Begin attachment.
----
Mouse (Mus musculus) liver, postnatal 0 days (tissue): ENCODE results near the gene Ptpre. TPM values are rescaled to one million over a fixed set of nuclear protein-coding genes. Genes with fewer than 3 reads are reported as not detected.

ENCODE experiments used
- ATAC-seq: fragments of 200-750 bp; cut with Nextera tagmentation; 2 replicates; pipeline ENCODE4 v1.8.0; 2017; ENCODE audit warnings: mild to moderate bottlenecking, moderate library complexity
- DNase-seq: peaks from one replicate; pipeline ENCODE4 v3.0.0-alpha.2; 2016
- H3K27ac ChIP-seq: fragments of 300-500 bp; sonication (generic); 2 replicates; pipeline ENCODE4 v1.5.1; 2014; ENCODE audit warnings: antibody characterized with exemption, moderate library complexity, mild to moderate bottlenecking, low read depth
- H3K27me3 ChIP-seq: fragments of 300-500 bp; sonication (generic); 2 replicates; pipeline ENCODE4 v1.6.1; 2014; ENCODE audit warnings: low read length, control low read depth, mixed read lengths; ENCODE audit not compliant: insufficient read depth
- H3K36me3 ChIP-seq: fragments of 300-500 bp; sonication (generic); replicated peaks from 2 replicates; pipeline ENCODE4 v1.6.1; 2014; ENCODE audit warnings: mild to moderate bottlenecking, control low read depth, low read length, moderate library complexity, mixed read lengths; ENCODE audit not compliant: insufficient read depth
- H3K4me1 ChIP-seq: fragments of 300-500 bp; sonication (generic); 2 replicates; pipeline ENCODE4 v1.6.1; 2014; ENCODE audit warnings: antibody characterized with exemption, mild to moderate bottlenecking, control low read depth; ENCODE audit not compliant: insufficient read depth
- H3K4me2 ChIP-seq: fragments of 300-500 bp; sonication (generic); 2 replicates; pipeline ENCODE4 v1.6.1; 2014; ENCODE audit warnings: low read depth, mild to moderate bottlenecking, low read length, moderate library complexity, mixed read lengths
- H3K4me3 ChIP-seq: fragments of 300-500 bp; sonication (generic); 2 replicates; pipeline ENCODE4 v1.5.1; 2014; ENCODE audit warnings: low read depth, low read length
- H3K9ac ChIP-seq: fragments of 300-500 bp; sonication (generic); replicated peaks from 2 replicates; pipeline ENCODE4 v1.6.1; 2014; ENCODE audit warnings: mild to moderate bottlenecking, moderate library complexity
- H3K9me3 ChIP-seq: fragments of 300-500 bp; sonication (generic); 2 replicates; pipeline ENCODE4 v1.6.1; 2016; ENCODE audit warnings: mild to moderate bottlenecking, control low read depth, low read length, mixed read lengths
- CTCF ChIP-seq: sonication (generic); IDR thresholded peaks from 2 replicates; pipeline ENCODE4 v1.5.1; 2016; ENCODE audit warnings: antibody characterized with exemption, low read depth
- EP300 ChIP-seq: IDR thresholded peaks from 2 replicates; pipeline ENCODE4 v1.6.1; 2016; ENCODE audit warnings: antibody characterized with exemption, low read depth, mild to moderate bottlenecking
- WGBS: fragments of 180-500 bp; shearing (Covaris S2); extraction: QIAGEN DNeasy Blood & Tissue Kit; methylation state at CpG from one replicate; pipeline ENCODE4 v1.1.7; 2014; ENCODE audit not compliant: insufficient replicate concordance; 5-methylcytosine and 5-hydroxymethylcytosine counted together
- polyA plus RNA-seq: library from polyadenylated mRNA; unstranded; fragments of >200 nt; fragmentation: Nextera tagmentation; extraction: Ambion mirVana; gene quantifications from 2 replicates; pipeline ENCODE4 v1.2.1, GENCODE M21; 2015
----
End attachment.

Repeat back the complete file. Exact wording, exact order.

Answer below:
Mouse (Mus musculus) liver, postnatal 0 days (tissue): ENCODE results near the gene Ptpre. TPM values are rescaled to one million over a fixed set of nuclear protein-coding genes. Genes with fewer than 3 reads are reported as not detected.

ENCODE experiments used
- ATAC-seq: fragments of 200-750 bp; cut with Nextera tagmentation; 2 replicates; pipeline ENCODE4 v1.8.0; 2017; ENCODE audit warnings: mild to moderate bottlenecking, moderate library complexity
- DNase-seq: peaks from one replicate; pipeline ENCODE4 v3.0.0-alpha.2; 2016
- H3K27ac ChIP-seq: fragments of 300-500 bp; sonication (generic); 2 replicates; pipeline ENCODE4 v1.5.1; 2014; ENCODE audit warnings: antibody characterized with exemption, moderate library complexity, mild to moderate bottlenecking, low read depth
- H3K27me3 ChIP-seq: fragments of 300-500 bp; sonication (generic); 2 replicates; pipeline ENCODE4 v1.6.1; 2014; ENCODE audit warnings: low read length, control low read depth, mixed read lengths; ENCODE audit not compliant: insufficient read depth
- H3K36me3 ChIP-seq: fragments of 300-500 bp; sonication (generic); replicated peaks from 2 replicates; pipeline ENCODE4 v1.6.1; 2014; ENCODE audit warnings: mild to moderate bottlenecking, control low read depth, low read length, moderate library complexity, mixed read lengths; ENCODE audit not compliant: insufficient read depth
- H3K4me1 ChIP-seq: fragments of 300-500 bp; sonication (generic); 2 replicates; pipeline ENCODE4 v1.6.1; 2014; ENCODE audit warnings: antibody characterized with exemption, mild to moderate bottlenecking, control low read depth; ENCODE audit not compliant: insufficient read depth
- H3K4me2 ChIP-seq: fragments of 300-500 bp; sonication (generic); 2 replicates; pipeline ENCODE4 v1.6.1; 2014; ENCODE audit warnings: low read depth, mild to moderate bottlenecking, low read length, moderate library complexity, mixed read lengths
- H3K4me3 ChIP-seq: fragments of 300-500 bp; sonication (generic); 2 replicates; pipeline ENCODE4 v1.5.1; 2014; ENCODE audit warnings: low read depth, low read length
- H3K9ac ChIP-seq: fragments of 300-500 bp; sonication (generic); replicated peaks from 2 replicates; pipeline ENCODE4 v1.6.1; 2014; ENCODE audit warnings: mild to moderate bottlenecking, moderate library complexity
- H3K9me3 ChIP-seq: fragments of 300-500 bp; sonication (generic); 2 replicates; pipeline ENCODE4 v1.6.1; 2016; ENCODE audit warnings: mild to moderate bottlenecking, control low read depth, low read length, mixed read lengths
- CTCF ChIP-seq: sonication (generic); IDR thresholded peaks from 2 replicates; pipeline ENCODE4 v1.5.1; 2016; ENCODE audit warnings: antibody characterized with exemption, low read depth
- EP300 ChIP-seq: IDR thresholded peaks from 2 replicates; pipeline ENCODE4 v1.6.1; 2016; ENCODE audit warnings: antibody characterized with exemption, low read depth, mild to moderate bottlenecking
- WGBS: fragments of 180-500 bp; shearing (Covaris S2); extraction: QIAGEN DNeasy Blood & Tissue Kit; methylation state at CpG from one replicate; pipeline ENCODE4 v1.1.7; 2014; ENCODE audit not compliant: insufficient replicate concordance; 5-methylcytosine and 5-hydroxymethylcytosine counted together
- polyA plus RNA-seq: library from polyadenylated mRNA; unstranded; fragments of >200 nt; fragmentation: Nextera tagmentation; extraction: Ambion mirVana; gene quantifications from 2 replicates; pipeline ENCODE4 v1.2.1, GENCODE M21; 2015